New York City Hospital Offers to Admit Charlie Gard or Ship Treatment

On the condition that "legal hurdles are cleared" and the FDA approves of the experimental treatment.

By Liberty McArtor Published on July 7, 2017

A New York City hospital has offered to admit Charlie Gard or ship treatment to his hospital in the U.K.

New York Presbyterian Hospital and Columbia University Irving Medical Center issued the statement Thursday Night. According to a report by CBS, it has “agreed to admit and evaluate Charlie.” 

The hospital made the offer on the condition that “arrangements are made to safely transfer him to our facility, legal hurdles are cleared, and we receive emergency approval from the FDA for an experimental treatment as appropriate.”

The hospital also offered to ship the experimental treatment to the U.K., should the FDA approve.

Eleven-month-old Charlie has a rare mitochondrial depletion disorder. He cannot move or breathe on his own. His parents, Connie Yates and Chris Gard, want to take him to the U.S. for experimental treatment. They have raised over $1 million in private funds to do so.

However, Charlie’s doctors say the treatment won’t work. They insisted he must be taken off life support to prevent further suffering. British courts have ruled in favor of the doctors. Charlie’s parents even appealed to the European Court of Human Rights. But last week, the court declined to hear their case. Currently, the previous court rulings against Yates and Gard stand.

On Friday, Yates appeared on Good Morning Britain

“I’ve heard from the doctors that there’s around a 10 percent chance of this working for Charlie,” she said of the experimental treatment. “So I think that’s a good enough chance to take … In some sense people may say that’s a small chance, but when it comes to medicine that’s quite a big chance. Because sometimes you’ll do chemotherapy and there’s only a 2 percent chance of it working, but you still try, cause everybody wants to live, you know.”

“Euthanasia’s illegal, suicide’s illegal, how is this legal?” she added.

According to the BBC, Yates also told Good Morning Britain that Charlie is not suffering as his doctors insist.

“We are not bad parents,” she said. “We are there for him all the time, we are completely devoted to him and he’s not in pain and suffering, and I promise everyone I would not sit there and watch my son in pain and suffering, I couldn’t do it.”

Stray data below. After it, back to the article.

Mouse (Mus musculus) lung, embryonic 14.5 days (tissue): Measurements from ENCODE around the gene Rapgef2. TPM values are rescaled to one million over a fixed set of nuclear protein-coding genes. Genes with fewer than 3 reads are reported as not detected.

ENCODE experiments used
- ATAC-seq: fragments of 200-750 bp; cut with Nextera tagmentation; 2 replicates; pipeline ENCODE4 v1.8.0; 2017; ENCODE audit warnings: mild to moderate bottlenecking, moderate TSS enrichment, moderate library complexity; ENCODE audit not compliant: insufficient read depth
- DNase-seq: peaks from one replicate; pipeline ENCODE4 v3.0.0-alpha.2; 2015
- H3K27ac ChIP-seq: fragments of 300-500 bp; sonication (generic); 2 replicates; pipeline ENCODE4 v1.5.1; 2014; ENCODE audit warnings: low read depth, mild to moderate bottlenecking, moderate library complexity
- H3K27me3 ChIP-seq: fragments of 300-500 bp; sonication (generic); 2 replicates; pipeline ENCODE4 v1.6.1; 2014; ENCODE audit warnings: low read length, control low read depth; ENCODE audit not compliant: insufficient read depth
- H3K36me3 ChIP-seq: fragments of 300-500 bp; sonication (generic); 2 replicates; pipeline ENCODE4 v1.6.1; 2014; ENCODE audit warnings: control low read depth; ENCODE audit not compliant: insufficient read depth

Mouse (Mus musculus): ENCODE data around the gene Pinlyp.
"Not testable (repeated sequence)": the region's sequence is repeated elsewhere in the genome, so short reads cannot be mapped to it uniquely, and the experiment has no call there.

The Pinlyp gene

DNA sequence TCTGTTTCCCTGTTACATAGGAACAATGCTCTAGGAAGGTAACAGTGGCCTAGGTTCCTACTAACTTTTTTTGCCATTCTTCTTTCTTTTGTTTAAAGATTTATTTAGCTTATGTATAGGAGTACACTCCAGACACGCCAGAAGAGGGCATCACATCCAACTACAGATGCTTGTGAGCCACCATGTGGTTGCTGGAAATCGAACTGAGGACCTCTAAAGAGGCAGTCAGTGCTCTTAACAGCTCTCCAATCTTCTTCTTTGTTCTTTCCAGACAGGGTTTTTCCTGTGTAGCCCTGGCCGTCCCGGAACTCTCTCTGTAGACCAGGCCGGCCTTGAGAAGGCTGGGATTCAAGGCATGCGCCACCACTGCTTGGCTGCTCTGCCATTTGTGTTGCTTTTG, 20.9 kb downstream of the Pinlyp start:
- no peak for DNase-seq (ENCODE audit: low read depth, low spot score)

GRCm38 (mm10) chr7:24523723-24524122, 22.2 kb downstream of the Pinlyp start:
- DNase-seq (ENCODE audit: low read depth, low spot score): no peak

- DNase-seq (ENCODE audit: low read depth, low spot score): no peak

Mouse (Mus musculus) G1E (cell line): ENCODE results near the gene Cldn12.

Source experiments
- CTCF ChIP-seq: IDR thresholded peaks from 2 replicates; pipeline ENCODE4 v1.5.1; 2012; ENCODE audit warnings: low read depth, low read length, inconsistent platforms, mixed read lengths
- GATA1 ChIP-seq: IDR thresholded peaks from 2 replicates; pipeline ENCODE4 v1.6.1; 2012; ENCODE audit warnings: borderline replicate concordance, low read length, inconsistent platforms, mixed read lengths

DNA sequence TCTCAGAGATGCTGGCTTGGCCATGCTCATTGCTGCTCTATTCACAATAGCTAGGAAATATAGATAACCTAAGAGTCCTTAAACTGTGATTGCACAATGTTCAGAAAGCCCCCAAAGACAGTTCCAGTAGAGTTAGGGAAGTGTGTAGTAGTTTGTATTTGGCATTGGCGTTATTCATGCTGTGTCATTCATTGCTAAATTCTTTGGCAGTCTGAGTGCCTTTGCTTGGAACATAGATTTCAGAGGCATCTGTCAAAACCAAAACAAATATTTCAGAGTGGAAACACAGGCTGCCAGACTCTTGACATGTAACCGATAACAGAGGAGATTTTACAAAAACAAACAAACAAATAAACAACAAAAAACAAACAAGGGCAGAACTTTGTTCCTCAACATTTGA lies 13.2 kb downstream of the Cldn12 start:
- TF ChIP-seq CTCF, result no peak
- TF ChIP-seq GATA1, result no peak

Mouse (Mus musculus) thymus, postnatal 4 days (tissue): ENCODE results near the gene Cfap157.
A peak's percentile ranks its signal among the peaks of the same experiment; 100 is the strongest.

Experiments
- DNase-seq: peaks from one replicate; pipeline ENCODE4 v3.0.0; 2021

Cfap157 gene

Though their legal options seem all but exhausted, Charlie’s parents haven’t given up. Yates has reached out to the Vatican, which also expressed support for Charlie.

On Sunday, Pope Francis issued a statement saying he prays Charlie’s parents will be able to treat him until the end. He also tweeted his support:

Earlier this week, the Vatican children’s hospital offered to take Charlie, free of charge. But when Italian Foreign Minister Angelino Alfano officially made the offer in a phone call to British Foreign Secretary Boris Johnson, Johnson declined. He said decisions should “be led by expert medical opinion, supported by the courts,” according to his spokesman. 

According to The Sun, an unnamed source claims the Pope is looking into making Charlie a citizen of the Vatican City in order to transfer him out of the U.K. The Sun also quotes Vatican Secretary of State Cardinal Pietro Parolin, who says “we are doing whatever we can.”

President Donald Trump also expressed his support for and interest in helping Charlie. 

On Monday he tweeted that “if there is a way the U.S. can help, “we would be delighted.”

According to the BBC, Yates told Good Morning Britain she believes the White House could be responsible for helping to postpone Charlie’s death. Originally he was scheduled to be taken off life support last Friday, but the hospital postponed. 

“And then it was going to be on the Monday instead but I think the White House got involved over the weekend and then that changed things,” she said.

According to The Telegraph, Trump will broach the difficult topic with British Prime Minister Theresa May during the G20 Summit. May previously backed Great Ormond Street Hospital, where Charlie is staying.

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